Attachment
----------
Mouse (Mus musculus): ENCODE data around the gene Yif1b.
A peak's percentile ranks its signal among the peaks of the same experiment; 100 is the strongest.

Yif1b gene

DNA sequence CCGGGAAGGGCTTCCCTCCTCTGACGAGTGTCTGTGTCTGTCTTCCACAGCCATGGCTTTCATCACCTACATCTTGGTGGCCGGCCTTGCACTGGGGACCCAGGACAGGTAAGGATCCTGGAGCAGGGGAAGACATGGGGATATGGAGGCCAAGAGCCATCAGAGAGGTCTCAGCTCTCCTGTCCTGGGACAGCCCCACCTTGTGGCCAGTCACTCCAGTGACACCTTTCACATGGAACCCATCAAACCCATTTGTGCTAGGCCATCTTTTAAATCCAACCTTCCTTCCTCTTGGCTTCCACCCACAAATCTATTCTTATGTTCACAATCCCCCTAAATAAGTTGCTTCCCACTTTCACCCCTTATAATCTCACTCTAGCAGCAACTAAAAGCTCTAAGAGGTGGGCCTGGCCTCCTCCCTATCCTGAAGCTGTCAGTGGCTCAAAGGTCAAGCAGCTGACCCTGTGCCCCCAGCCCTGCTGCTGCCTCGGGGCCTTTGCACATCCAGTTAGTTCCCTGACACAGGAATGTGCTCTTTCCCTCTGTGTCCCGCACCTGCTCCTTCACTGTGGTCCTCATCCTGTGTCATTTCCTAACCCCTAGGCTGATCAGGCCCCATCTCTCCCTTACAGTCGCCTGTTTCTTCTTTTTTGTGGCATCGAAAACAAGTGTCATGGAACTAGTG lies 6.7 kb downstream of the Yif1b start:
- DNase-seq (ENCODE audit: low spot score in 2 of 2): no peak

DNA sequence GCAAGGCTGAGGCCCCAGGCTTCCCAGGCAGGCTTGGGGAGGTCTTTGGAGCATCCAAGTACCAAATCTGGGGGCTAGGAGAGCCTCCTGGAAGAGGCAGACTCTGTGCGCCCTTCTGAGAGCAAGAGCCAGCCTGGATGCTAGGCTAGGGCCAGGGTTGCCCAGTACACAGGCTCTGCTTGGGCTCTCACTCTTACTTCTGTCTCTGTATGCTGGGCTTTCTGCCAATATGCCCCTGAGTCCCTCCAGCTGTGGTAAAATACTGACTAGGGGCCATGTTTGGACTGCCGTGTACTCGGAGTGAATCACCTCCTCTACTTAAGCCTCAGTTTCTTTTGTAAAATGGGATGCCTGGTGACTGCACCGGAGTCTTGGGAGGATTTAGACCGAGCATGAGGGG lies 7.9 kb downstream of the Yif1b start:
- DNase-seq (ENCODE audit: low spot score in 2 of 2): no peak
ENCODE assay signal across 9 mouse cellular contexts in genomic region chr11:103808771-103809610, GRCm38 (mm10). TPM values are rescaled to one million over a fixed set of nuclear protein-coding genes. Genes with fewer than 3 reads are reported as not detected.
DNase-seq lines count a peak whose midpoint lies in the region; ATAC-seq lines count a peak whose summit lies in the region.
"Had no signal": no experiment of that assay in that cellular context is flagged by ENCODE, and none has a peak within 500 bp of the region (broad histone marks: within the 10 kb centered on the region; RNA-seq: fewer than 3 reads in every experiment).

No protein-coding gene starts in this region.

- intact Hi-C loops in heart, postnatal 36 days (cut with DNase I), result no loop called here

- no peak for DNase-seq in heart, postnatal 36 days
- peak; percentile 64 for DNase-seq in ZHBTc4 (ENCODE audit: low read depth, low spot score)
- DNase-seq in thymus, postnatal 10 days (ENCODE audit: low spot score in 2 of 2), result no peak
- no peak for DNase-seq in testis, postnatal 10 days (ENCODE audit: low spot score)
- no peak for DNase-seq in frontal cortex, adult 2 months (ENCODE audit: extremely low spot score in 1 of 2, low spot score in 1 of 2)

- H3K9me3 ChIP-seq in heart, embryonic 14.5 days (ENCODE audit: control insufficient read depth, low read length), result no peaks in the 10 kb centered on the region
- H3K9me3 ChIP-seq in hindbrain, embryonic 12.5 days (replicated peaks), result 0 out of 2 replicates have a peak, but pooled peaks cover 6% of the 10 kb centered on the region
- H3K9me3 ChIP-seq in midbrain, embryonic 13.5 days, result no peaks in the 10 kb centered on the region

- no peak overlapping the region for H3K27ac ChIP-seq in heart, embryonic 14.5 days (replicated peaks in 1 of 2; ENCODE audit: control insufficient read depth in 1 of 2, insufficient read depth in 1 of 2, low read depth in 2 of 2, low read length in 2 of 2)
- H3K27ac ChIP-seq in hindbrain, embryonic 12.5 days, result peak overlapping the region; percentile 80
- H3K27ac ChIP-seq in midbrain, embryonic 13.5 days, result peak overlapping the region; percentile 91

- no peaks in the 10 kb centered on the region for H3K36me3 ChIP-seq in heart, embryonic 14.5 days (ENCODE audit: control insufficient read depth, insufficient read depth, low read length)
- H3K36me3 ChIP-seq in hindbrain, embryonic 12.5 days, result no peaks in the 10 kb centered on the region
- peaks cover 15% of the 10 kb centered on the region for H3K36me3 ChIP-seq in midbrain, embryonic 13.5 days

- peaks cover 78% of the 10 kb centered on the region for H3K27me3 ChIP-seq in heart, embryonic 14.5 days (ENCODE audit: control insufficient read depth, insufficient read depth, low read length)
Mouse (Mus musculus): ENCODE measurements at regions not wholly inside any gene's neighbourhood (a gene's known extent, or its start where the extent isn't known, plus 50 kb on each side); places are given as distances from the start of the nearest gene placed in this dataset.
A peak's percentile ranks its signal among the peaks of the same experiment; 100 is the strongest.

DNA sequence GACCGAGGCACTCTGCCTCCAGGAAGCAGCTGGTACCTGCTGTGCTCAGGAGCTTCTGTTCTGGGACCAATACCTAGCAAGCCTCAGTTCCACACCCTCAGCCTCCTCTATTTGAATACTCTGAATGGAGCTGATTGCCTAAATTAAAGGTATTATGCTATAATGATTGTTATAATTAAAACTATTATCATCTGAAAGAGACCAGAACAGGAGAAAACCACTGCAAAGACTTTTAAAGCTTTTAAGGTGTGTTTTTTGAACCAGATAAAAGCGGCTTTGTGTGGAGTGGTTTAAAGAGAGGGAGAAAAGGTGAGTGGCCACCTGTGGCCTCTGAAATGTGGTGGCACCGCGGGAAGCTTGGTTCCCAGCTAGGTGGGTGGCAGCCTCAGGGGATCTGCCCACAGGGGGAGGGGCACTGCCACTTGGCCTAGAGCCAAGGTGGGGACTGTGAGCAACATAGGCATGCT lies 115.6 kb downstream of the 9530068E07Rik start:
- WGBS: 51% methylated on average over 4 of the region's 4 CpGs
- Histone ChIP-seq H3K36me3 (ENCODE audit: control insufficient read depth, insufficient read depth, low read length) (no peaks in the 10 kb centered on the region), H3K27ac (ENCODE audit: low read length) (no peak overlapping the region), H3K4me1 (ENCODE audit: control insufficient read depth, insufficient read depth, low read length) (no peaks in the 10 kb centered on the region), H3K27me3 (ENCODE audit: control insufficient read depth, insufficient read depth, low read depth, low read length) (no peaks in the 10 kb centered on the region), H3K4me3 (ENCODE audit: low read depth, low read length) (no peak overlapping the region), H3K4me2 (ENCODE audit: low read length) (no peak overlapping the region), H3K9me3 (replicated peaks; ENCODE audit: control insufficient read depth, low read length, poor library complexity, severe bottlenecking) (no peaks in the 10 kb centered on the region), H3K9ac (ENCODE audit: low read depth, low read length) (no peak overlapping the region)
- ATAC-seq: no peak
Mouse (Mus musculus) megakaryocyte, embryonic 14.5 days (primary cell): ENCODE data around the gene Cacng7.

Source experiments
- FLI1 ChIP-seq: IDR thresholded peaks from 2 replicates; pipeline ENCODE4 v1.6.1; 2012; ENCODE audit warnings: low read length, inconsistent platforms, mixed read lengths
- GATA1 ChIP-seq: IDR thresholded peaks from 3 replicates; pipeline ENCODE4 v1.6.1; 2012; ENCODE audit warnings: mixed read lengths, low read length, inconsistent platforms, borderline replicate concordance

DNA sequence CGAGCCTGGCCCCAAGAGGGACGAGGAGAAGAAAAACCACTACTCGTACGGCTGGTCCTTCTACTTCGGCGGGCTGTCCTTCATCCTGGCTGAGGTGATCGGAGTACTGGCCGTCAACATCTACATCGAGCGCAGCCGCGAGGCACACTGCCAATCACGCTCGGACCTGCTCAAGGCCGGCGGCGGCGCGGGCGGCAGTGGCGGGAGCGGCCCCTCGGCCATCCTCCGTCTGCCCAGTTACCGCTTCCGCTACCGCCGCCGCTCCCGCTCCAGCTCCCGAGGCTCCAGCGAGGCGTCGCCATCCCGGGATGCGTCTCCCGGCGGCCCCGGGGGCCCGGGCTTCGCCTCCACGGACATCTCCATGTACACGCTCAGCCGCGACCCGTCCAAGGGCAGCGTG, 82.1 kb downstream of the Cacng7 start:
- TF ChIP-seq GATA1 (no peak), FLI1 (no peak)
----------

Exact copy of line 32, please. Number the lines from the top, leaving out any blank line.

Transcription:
- Histone ChIP-seq H3K36me3 (ENCODE audit: control insufficient read depth, insufficient read depth, low read length) (no peaks in the 10 kb centered on the region), H3K27ac (ENCODE audit: low read length) (no peak overlapping the region), H3K4me1 (ENCODE audit: control insufficient read depth, insufficient read depth, low read length) (no peaks in the 10 kb centered on the region), H3K27me3 (ENCODE audit: control insufficient read depth, insufficient read depth, low read depth, low read length) (no peaks in the 10 kb centered on the region), H3K4me3 (ENCODE audit: low read depth, low read length) (no peak overlapping the region), H3K4me2 (ENCODE audit: low read length) (no peak overlapping the region), H3K9me3 (replicated peaks; ENCODE audit: control insufficient read depth, low read length, poor library complexity, severe bottlenecking) (no peaks in the 10 kb centered on the region), H3K9ac (ENCODE audit: low read depth, low read length) (no peak overlapping the region)